DRBC was granted authority to and has a long tradition of broader and more stringent regulation, backed by regional planning that is integrated with water supply (quantity). In contrast, EPA has always be slower, narrower, and more lax in their water quality programs under the Clean Water Act and they are poorly integrated with water supply and lack any regional planning dimension. And then there is public accountability – DRBC is far more accessible than EPA Region 2. And there are staff issues as well: DRBC far better than the bureaucrats in Region 2.

Perhaps worse, EPA and in particular the Clean Water Act, are under political pressures from Congress and the federal Courts, and Biden has been known to undermine the EPA Administrator (examples: the recent EPA decision to abandon enforcement in Cancer alley and the WOTUS issue).

Pragmatically, EPA will never meet the regulatory schedule they have publicly claimed rhetorically (and in a letter!). Surely you know that EPA is not bound by by law or regulation (or even politically).

The positive value in your petition to EPA was to use EPA to pressure the DRBC to move faster and adopt a strict standard, not have EPA assume the lead.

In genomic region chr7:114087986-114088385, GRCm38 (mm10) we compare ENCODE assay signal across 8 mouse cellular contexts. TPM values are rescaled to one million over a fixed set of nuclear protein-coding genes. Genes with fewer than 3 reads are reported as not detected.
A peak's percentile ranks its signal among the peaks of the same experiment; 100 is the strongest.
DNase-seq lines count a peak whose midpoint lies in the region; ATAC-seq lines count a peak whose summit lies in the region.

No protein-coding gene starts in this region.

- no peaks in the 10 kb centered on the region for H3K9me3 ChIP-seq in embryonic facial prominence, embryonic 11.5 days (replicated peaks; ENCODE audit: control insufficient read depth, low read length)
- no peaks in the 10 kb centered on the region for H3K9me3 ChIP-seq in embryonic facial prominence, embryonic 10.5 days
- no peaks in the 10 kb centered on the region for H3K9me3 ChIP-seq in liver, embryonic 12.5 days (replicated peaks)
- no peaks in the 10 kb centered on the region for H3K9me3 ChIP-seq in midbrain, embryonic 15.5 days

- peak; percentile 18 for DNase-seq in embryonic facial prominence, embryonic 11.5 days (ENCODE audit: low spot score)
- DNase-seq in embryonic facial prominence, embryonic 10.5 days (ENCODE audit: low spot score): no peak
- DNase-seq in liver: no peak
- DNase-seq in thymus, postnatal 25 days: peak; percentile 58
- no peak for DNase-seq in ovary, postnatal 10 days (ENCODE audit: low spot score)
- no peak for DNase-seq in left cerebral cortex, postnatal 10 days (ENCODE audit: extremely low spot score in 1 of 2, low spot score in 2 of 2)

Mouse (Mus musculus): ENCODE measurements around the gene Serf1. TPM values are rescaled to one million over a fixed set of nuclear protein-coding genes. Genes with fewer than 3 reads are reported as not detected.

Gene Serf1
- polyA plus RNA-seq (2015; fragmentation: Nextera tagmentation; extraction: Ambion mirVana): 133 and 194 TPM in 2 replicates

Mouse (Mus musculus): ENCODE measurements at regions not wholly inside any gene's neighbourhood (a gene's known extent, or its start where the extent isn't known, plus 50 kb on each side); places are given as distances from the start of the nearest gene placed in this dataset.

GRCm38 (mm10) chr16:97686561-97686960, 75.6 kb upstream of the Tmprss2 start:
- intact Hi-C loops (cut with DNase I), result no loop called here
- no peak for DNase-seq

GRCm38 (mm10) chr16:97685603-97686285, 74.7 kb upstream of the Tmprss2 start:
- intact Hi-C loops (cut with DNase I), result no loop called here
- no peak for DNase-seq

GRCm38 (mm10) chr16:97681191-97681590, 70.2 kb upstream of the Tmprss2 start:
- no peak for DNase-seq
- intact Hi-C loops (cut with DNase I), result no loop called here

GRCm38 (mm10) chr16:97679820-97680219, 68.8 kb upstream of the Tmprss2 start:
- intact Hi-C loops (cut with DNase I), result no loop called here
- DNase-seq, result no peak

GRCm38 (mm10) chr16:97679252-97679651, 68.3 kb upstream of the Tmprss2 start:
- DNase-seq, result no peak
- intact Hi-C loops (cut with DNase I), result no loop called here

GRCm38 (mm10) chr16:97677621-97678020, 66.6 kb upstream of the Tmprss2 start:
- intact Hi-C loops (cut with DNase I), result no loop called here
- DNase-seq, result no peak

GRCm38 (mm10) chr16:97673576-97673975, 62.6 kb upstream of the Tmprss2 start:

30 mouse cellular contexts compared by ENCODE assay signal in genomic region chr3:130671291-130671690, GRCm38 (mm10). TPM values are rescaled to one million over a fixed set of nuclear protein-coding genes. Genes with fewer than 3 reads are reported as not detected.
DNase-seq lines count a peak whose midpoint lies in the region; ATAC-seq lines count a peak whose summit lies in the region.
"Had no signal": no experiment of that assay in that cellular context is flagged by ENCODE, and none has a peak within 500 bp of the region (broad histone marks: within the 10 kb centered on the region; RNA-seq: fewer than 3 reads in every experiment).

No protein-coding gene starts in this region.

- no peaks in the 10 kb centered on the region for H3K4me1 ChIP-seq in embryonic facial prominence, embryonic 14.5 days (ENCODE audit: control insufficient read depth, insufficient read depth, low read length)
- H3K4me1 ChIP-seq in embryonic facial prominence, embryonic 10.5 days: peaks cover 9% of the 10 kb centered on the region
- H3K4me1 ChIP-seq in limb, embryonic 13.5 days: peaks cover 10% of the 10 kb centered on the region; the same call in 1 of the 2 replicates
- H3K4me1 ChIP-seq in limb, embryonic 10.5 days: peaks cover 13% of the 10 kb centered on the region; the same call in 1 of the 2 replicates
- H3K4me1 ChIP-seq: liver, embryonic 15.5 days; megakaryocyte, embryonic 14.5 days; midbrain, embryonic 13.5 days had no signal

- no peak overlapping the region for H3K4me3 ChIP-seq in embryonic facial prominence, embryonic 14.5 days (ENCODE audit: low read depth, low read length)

Let’s hope that this is a one off case and we can get back to the longstanding effective model of DRBC lead, with EPA playing a last resort oversight role.

You’ve made a huge mess. You should think before you act.


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Murphy DEP Drinking Water Report Shows Hundreds Of Violations – Including “Forever Chemicals” Drinking Water Standards

September 9th, 2023 No comments

DEP Masks Health Effects, People Exposed, And Risk Levels For Pollutants

Waivers For Monitoring For Synthetic Chemicals Raises Red Flags 

No Mention of Over 500 Unregulated Chemicals Known To Contaminate NJ Drinking Water

No Mention of Pollution Threats To Source Water

Contrary to the spin, Lead remains a serious problem, including at schools and day care centers